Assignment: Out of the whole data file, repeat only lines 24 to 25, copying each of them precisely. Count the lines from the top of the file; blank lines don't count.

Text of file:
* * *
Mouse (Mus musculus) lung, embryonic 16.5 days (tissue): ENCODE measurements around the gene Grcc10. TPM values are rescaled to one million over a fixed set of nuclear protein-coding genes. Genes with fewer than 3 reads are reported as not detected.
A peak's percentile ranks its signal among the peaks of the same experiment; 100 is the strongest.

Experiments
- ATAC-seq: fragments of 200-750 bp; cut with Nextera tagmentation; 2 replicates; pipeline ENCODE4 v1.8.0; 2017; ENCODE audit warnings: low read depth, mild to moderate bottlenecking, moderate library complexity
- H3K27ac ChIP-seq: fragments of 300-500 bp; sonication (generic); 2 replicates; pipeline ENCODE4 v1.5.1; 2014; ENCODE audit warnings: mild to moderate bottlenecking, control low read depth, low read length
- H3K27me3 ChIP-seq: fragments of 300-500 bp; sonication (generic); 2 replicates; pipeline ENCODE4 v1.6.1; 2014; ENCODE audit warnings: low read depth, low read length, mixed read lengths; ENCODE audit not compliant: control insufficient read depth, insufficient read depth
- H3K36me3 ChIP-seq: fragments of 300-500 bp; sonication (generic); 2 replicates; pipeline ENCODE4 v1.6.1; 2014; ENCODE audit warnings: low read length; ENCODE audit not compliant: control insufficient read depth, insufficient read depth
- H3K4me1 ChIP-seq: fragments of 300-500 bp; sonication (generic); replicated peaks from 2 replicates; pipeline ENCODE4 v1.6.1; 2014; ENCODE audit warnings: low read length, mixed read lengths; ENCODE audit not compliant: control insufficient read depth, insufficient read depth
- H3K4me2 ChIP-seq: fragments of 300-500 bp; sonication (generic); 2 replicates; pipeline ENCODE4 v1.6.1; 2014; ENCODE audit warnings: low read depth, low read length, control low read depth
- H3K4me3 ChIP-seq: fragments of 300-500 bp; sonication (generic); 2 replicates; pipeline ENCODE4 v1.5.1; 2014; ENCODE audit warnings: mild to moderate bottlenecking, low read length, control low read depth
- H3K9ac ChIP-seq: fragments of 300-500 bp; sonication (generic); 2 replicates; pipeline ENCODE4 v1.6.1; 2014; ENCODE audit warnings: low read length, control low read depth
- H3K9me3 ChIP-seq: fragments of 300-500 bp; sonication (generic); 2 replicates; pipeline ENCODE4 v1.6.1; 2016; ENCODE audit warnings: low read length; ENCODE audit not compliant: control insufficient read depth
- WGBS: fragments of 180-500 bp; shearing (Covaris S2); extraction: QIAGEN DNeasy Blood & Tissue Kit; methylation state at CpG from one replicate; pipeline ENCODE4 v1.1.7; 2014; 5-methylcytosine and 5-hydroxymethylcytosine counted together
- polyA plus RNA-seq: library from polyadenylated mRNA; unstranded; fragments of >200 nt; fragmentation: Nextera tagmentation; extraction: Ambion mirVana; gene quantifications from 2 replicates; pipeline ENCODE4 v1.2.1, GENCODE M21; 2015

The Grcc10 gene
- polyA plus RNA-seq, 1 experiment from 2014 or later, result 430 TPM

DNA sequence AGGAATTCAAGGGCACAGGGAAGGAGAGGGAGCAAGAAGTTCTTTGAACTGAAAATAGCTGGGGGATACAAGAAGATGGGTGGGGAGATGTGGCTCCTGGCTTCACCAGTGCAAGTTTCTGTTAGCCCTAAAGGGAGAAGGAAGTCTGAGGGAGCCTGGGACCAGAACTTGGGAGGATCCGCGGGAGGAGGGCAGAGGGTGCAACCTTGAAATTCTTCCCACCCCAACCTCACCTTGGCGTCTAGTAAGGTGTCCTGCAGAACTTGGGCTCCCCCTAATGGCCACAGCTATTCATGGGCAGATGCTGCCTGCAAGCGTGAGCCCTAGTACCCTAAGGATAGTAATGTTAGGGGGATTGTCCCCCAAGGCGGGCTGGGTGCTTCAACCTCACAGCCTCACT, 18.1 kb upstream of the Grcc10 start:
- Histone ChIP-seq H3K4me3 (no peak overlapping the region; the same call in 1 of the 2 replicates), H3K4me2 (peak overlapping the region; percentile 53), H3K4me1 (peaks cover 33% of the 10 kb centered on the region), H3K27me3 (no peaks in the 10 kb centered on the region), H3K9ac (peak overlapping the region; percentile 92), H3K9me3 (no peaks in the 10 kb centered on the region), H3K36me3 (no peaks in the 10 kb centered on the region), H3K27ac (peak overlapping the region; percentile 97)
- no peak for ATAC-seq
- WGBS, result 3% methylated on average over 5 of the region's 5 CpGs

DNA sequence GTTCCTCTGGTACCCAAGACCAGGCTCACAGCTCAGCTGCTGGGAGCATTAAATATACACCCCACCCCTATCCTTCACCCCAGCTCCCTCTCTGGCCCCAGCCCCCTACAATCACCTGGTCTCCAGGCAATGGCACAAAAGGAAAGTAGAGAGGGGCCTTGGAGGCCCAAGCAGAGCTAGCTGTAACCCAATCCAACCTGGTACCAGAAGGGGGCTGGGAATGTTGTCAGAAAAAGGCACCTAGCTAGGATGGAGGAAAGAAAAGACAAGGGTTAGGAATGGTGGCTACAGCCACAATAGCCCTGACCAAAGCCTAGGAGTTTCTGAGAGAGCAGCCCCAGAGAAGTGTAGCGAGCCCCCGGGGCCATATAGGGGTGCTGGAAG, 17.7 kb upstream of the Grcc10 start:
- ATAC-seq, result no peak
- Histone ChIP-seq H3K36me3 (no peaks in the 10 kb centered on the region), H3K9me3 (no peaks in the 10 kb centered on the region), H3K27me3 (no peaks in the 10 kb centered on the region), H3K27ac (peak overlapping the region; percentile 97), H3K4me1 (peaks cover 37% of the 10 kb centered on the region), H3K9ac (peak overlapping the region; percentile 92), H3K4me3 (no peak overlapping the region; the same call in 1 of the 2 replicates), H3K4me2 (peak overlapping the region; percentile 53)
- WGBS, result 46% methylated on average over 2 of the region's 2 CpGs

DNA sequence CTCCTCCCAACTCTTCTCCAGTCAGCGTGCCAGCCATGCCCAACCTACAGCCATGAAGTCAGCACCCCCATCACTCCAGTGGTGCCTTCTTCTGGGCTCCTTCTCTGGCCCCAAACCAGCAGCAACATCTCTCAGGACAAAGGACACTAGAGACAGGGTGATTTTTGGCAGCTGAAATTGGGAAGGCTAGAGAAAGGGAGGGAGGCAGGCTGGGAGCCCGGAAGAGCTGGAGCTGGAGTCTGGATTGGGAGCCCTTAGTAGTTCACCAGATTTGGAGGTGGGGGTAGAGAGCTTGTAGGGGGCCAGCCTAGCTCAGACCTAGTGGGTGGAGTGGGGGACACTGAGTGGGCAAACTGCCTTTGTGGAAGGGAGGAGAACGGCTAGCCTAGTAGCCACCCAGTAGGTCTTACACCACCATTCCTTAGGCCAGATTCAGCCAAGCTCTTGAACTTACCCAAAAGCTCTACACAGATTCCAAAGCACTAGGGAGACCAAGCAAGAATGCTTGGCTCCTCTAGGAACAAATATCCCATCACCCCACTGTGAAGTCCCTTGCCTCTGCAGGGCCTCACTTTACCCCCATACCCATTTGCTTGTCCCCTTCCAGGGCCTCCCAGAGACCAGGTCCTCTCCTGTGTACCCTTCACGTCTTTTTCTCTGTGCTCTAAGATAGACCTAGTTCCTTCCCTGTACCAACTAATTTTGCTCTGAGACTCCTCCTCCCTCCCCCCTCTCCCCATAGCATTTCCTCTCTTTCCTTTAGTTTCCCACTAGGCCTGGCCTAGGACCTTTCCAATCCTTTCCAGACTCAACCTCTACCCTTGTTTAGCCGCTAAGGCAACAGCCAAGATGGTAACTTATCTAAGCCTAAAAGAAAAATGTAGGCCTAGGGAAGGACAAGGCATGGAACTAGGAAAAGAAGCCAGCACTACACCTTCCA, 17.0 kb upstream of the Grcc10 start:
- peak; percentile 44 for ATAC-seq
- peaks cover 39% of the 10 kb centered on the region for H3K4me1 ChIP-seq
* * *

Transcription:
- WGBS, result 46% methylated on average over 2 of the region's 2 CpGs

DNA sequence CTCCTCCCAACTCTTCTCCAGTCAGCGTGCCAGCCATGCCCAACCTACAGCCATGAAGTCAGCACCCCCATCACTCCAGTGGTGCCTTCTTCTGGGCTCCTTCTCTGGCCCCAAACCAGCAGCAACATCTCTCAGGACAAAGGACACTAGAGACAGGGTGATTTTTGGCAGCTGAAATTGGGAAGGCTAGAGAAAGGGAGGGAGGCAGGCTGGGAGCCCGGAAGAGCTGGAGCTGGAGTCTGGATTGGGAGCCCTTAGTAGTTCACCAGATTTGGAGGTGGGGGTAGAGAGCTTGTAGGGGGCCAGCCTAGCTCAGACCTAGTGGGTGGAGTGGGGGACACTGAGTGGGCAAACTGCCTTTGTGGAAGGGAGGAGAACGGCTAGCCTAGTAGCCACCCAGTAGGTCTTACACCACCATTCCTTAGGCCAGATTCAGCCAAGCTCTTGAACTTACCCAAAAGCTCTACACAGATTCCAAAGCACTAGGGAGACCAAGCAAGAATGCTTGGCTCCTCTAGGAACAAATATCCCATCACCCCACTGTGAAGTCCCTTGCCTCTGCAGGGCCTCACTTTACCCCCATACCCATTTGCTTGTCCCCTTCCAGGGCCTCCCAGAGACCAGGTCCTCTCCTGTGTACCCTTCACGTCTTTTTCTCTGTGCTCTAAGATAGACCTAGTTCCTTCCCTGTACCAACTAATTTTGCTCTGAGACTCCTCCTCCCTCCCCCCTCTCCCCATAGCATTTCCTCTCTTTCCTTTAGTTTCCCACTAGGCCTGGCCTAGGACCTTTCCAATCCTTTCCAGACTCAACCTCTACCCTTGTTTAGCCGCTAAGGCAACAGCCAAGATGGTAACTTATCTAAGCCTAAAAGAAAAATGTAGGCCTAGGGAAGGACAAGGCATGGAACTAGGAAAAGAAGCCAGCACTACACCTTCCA, 17.0 kb upstream of the Grcc10 start: